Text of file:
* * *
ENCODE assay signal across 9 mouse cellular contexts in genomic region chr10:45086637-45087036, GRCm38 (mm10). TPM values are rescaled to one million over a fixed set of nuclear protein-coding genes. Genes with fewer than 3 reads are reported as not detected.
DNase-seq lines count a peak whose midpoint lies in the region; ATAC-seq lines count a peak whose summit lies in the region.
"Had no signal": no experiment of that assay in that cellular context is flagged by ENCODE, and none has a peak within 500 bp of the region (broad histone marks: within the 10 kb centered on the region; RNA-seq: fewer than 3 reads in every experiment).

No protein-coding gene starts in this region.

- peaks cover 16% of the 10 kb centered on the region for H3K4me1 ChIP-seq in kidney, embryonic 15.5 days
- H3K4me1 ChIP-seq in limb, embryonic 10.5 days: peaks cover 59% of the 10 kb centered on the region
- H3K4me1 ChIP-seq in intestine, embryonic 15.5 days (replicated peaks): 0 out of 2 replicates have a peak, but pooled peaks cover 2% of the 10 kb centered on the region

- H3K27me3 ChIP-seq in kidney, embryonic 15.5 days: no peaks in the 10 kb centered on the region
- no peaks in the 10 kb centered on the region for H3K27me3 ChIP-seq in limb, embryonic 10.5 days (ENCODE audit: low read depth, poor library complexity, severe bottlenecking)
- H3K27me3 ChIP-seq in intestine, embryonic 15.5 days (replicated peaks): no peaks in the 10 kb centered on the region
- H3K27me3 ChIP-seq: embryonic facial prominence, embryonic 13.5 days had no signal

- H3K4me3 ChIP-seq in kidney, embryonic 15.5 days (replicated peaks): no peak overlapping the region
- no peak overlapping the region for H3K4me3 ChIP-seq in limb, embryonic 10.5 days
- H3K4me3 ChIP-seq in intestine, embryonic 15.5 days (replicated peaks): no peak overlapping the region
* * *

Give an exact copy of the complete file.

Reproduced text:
ENCODE assay signal across 9 mouse cellular contexts in genomic region chr10:45086637-45087036, GRCm38 (mm10). TPM values are rescaled to one million over a fixed set of nuclear protein-coding genes. Genes with fewer than 3 reads are reported as not detected.
DNase-seq lines count a peak whose midpoint lies in the region; ATAC-seq lines count a peak whose summit lies in the region.
"Had no signal": no experiment of that assay in that cellular context is flagged by ENCODE, and none has a peak within 500 bp of the region (broad histone marks: within the 10 kb centered on the region; RNA-seq: fewer than 3 reads in every experiment).

No protein-coding gene starts in this region.

- peaks cover 16% of the 10 kb centered on the region for H3K4me1 ChIP-seq in kidney, embryonic 15.5 days
- H3K4me1 ChIP-seq in limb, embryonic 10.5 days: peaks cover 59% of the 10 kb centered on the region
- H3K4me1 ChIP-seq in intestine, embryonic 15.5 days (replicated peaks): 0 out of 2 replicates have a peak, but pooled peaks cover 2% of the 10 kb centered on the region

- H3K27me3 ChIP-seq in kidney, embryonic 15.5 days: no peaks in the 10 kb centered on the region
- no peaks in the 10 kb centered on the region for H3K27me3 ChIP-seq in limb, embryonic 10.5 days (ENCODE audit: low read depth, poor library complexity, severe bottlenecking)
- H3K27me3 ChIP-seq in intestine, embryonic 15.5 days (replicated peaks): no peaks in the 10 kb centered on the region
- H3K27me3 ChIP-seq: embryonic facial prominence, embryonic 13.5 days had no signal

- H3K4me3 ChIP-seq in kidney, embryonic 15.5 days (replicated peaks): no peak overlapping the region
- no peak overlapping the region for H3K4me3 ChIP-seq in limb, embryonic 10.5 days
- H3K4me3 ChIP-seq in intestine, embryonic 15.5 days (replicated peaks): no peak overlapping the region